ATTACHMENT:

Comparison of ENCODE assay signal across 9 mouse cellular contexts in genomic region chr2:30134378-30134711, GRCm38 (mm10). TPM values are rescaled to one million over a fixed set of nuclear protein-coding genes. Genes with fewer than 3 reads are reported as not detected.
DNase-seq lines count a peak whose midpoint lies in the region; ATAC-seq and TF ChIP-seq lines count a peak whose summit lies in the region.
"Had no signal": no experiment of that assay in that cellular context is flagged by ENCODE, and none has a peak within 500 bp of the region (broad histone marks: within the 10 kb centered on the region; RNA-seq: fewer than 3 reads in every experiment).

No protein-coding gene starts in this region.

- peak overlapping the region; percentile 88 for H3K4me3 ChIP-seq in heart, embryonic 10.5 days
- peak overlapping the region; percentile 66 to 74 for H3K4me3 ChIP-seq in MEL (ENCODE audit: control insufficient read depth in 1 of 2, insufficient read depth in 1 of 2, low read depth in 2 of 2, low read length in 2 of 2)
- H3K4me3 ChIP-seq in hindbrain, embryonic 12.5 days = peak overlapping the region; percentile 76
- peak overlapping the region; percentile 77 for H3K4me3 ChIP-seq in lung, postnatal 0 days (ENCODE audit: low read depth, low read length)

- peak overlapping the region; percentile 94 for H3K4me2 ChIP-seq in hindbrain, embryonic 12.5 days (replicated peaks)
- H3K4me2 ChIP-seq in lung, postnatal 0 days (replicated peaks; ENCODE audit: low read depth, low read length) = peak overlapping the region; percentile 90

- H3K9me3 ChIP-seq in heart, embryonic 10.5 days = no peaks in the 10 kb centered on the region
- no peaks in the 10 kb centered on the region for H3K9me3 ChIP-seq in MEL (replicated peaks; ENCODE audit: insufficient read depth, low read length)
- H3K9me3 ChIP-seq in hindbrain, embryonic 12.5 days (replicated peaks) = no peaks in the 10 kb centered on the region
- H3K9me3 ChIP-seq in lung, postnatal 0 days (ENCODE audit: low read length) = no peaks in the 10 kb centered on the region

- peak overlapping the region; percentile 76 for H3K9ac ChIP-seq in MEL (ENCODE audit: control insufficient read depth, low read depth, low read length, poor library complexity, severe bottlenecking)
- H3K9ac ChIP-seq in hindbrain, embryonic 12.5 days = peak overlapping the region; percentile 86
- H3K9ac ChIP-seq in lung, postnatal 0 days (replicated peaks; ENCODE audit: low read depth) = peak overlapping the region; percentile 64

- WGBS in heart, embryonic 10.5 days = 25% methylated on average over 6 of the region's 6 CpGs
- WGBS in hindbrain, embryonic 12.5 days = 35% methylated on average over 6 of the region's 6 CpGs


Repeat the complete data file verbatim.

Comparison of ENCODE assay signal across 9 mouse cellular contexts in genomic region chr2:30134378-30134711, GRCm38 (mm10). TPM values are rescaled to one million over a fixed set of nuclear protein-coding genes. Genes with fewer than 3 reads are reported as not detected.
DNase-seq lines count a peak whose midpoint lies in the region; ATAC-seq and TF ChIP-seq lines count a peak whose summit lies in the region.
"Had no signal": no experiment of that assay in that cellular context is flagged by ENCODE, and none has a peak within 500 bp of the region (broad histone marks: within the 10 kb centered on the region; RNA-seq: fewer than 3 reads in every experiment).

No protein-coding gene starts in this region.

- peak overlapping the region; percentile 88 for H3K4me3 ChIP-seq in heart, embryonic 10.5 days
- peak overlapping the region; percentile 66 to 74 for H3K4me3 ChIP-seq in MEL (ENCODE audit: control insufficient read depth in 1 of 2, insufficient read depth in 1 of 2, low read depth in 2 of 2, low read length in 2 of 2)
- H3K4me3 ChIP-seq in hindbrain, embryonic 12.5 days = peak overlapping the region; percentile 76
- peak overlapping the region; percentile 77 for H3K4me3 ChIP-seq in lung, postnatal 0 days (ENCODE audit: low read depth, low read length)

- peak overlapping the region; percentile 94 for H3K4me2 ChIP-seq in hindbrain, embryonic 12.5 days (replicated peaks)
- H3K4me2 ChIP-seq in lung, postnatal 0 days (replicated peaks; ENCODE audit: low read depth, low read length) = peak overlapping the region; percentile 90

- H3K9me3 ChIP-seq in heart, embryonic 10.5 days = no peaks in the 10 kb centered on the region
- no peaks in the 10 kb centered on the region for H3K9me3 ChIP-seq in MEL (replicated peaks; ENCODE audit: insufficient read depth, low read length)
- H3K9me3 ChIP-seq in hindbrain, embryonic 12.5 days (replicated peaks) = no peaks in the 10 kb centered on the region
- H3K9me3 ChIP-seq in lung, postnatal 0 days (ENCODE audit: low read length) = no peaks in the 10 kb centered on the region

- peak overlapping the region; percentile 76 for H3K9ac ChIP-seq in MEL (ENCODE audit: control insufficient read depth, low read depth, low read length, poor library complexity, severe bottlenecking)
- H3K9ac ChIP-seq in hindbrain, embryonic 12.5 days = peak overlapping the region; percentile 86
- H3K9ac ChIP-seq in lung, postnatal 0 days (replicated peaks; ENCODE audit: low read depth) = peak overlapping the region; percentile 64

- WGBS in heart, embryonic 10.5 days = 25% methylated on average over 6 of the region's 6 CpGs
- WGBS in hindbrain, embryonic 12.5 days = 35% methylated on average over 6 of the region's 6 CpGs